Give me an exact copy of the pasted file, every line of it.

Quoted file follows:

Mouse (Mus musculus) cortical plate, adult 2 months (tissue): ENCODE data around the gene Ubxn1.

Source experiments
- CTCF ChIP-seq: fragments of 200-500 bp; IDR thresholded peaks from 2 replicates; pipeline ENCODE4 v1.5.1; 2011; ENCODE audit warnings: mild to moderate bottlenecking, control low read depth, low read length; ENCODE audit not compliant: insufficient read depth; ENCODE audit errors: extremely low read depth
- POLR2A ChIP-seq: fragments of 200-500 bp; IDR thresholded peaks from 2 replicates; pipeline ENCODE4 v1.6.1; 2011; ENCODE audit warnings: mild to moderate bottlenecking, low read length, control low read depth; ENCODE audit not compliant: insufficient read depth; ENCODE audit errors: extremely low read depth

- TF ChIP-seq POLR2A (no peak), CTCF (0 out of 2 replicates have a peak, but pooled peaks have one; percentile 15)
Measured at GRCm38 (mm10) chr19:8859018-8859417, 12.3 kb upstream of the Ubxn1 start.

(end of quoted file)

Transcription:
Mouse (Mus musculus) cortical plate, adult 2 months (tissue): ENCODE data around the gene Ubxn1.

Source experiments
- CTCF ChIP-seq: fragments of 200-500 bp; IDR thresholded peaks from 2 replicates; pipeline ENCODE4 v1.5.1; 2011; ENCODE audit warnings: mild to moderate bottlenecking, control low read depth, low read length; ENCODE audit not compliant: insufficient read depth; ENCODE audit errors: extremely low read depth
- POLR2A ChIP-seq: fragments of 200-500 bp; IDR thresholded peaks from 2 replicates; pipeline ENCODE4 v1.6.1; 2011; ENCODE audit warnings: mild to moderate bottlenecking, low read length, control low read depth; ENCODE audit not compliant: insufficient read depth; ENCODE audit errors: extremely low read depth

- TF ChIP-seq POLR2A (no peak), CTCF (0 out of 2 replicates have a peak, but pooled peaks have one; percentile 15)
Measured at GRCm38 (mm10) chr19:8859018-8859417, 12.3 kb upstream of the Ubxn1 start.